Then when I finally moved down to San Diego, another friend from Israel took me with his 8-foot longboard, to Moonlight beach for a number of Dawn patrols…we surfed, and I got seasick, hit in the forehead numerous times with his heavy, powerful board, and held under water and scrubbed ‘washing machine’ style. I kept powering out back into the lineup though…flopping over waves, ploughing through the whitewash, and bravely facing yet another beating!! Who knew what I’d get each time…but I was tough, or so I thought – and wanted to show him that I wasn’t a quitter. I wasn’t going to let powerful waves stop me! I was stopped a good number of times, however! And I learned to respect the waves. I passed on that ‘respect’ vibe when I moved back to Israel and noticed that nobody there was respectful of the waves. They were crashing into one another all the time, and attempting very dangerous tricks on steep, close-out waves, mostly getting hurt or injuring others. People were not friendly in the water at all…even though they were friends on land. It was a high-intensity place and very high-strung people cutting each other off, dropping in all over the place, and boards breaking all around. I struggled and prompted people to ‘share the laidback stoke’ of a southern California surf mentality…I explained to people how a longboard was a bliss-stick…not something to laugh at. How you could find your footing, how you could really feel the waves, and not have to be a show-off on a shortboard (especially when there were rarely waves to surf on!!) Over time, I guess people caught on.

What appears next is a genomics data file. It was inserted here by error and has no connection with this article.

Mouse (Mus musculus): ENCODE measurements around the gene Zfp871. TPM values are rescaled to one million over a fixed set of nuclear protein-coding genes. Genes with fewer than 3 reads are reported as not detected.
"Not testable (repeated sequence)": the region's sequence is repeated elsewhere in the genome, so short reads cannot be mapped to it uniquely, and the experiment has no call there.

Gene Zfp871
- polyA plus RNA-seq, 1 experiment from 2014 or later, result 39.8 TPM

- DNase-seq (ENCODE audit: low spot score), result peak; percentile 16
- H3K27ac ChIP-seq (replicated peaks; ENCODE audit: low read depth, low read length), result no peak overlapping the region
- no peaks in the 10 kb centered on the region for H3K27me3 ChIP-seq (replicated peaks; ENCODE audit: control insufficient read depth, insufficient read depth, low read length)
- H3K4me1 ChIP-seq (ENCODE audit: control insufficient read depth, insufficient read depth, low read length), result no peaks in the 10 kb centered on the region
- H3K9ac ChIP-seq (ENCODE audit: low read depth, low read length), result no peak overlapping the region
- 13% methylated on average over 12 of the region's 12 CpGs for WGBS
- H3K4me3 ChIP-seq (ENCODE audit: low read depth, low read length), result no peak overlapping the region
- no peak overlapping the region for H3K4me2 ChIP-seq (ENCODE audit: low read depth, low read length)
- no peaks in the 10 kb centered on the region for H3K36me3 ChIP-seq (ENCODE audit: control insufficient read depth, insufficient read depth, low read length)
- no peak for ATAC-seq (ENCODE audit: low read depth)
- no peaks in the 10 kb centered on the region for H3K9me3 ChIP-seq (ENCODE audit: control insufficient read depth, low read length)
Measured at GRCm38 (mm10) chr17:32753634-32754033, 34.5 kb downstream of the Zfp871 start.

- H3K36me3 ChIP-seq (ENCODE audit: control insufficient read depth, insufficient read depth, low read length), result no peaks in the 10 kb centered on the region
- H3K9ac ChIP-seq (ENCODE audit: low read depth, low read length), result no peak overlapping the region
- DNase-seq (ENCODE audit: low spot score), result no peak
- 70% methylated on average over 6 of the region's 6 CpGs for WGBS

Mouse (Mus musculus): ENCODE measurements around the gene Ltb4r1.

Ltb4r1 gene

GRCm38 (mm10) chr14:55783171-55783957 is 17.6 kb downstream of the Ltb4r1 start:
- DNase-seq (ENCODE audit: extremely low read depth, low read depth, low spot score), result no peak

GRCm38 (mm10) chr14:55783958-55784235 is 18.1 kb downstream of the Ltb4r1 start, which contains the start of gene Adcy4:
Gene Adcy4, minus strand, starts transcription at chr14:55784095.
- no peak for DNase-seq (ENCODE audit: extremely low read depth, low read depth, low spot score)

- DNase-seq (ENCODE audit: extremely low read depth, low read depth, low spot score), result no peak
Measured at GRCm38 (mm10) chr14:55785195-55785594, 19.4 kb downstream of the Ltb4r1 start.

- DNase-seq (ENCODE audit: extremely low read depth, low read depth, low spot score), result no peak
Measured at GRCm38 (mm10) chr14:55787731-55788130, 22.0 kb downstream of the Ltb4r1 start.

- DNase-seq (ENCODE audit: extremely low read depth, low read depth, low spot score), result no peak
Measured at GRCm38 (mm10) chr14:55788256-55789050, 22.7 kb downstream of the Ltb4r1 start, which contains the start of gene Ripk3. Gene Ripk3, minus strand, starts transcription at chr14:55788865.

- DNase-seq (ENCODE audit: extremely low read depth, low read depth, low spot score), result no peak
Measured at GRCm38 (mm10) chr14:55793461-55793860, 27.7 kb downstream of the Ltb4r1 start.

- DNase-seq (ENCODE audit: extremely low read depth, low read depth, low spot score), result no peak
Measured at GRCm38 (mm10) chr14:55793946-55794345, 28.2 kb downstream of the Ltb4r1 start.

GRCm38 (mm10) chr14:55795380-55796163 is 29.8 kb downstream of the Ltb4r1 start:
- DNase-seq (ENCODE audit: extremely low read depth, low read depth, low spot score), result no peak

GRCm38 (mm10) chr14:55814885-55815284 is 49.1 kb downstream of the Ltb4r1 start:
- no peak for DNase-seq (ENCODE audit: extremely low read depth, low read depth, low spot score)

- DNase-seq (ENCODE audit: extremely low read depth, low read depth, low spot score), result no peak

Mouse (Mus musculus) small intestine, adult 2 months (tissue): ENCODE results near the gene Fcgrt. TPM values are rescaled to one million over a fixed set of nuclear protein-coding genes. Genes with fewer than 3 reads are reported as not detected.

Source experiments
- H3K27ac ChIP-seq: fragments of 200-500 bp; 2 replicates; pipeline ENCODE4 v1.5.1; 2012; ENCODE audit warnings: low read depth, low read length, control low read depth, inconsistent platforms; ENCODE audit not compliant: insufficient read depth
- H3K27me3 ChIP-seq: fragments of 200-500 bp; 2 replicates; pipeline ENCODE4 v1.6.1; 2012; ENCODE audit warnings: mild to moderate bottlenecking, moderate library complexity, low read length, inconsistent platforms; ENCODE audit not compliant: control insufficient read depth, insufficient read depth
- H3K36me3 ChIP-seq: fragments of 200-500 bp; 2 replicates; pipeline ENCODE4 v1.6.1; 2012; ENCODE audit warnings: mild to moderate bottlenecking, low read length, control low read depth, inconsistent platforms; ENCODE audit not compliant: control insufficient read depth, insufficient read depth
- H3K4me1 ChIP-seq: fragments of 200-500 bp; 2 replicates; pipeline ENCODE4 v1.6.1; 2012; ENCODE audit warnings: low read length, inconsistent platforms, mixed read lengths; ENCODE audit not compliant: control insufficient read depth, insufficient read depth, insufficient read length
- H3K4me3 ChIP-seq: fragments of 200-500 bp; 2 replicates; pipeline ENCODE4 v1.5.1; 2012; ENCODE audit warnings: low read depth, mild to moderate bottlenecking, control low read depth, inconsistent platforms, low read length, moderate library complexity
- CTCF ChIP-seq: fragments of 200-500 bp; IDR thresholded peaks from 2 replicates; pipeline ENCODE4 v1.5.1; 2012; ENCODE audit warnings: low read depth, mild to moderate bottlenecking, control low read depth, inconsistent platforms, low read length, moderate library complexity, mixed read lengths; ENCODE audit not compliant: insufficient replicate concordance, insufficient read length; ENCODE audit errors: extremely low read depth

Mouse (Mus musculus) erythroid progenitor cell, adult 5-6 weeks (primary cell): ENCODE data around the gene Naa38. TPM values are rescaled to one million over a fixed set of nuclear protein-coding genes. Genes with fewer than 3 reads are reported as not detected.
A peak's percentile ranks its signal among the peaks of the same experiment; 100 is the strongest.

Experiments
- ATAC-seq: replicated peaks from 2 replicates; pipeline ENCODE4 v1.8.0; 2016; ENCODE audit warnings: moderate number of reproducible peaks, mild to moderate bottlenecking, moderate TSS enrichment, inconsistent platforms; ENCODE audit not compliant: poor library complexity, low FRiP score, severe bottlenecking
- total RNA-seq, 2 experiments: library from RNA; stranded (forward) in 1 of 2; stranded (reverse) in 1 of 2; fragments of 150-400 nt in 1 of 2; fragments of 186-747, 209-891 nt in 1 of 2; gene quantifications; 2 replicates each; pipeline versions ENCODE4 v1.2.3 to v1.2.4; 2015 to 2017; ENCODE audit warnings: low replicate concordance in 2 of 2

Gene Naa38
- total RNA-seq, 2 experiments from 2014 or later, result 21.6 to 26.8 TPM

WHAT IS SELF LOVE TO YOU?
Self-love for me is when I stop what I’m doing, including ‘worrying’, ‘planning’ and ‘preparing’ for things…and allow time and space for my brain to be un-taxed. I walk slowly, get my gear together and forget all else. I get in my car and drive to Torrey Pines beach and choose to surf, SUP, or hike.
I also love to volunteer with people who don’t have many opportunities to just ‘grab your board, get in the car, and head to the beach’ because of other heavy responsibilities and realities that they are dealing with. I love to offer them that peaceful semblance that I create for myself, and show them the opening to the doorway to comfort, i.e. the beach…and into the ocean we go…
I also LOVE to do yoga, hot or Bikram style, or Iyengar, or flow….and often I do a good service to my body when I just relax into a Restorative class and not worry about learning, or trying, or pushing, or any efforts of the mind or body at all.
Mother Ocean is just that for me: A mother. A place I go when I need support. An entity I connect with when I need to get back in touch with who I really am. When I need to remember what really matters in life and tune out what is just messy shit flying at me, getting in the way. I have learned that it’s important as all hell to respect Nature in EVERY way possible…not killing anything (not mosquitos that bug you nor spiders that scare you), not relying on another’s life to sustain yours (not eating animals, nor endorsing a cruel and horrific animal-product industry), not taking beautiful days for granted, not being angry when the weather is not quite what you wanted…Mother Ocean is the reminder of all those things for me. She is my brain, my heart, my (protective) skin, and my nutrition.
WHY IS IT IMPORTANT FOR WOMEN TO BE IN THE WAVES?
Women – need to have the ability to surf for a few reasons. One – why not?? There are no sports that are ‘men’s only’ sports. In fact, nothing is ‘men only’ in this world. Women are just humans of a different gender. All humans have equal rights. Rights to play and enjoy, rights to be strong and educated. Rights to challenge their fears, their capacities and their limitations. So women, just like men, should take part in surfing.
Two – surfing is a great exercise for the entire body – makes you strong all over! And makes you strong inside – able to distinguish when to charge forward and when to hang back. When to allow the water to overturn you, and when to fight it. Breathing is enhanced, circulation increased, especially in colder waters like San Diego…and our skin benefits from salt water bathing!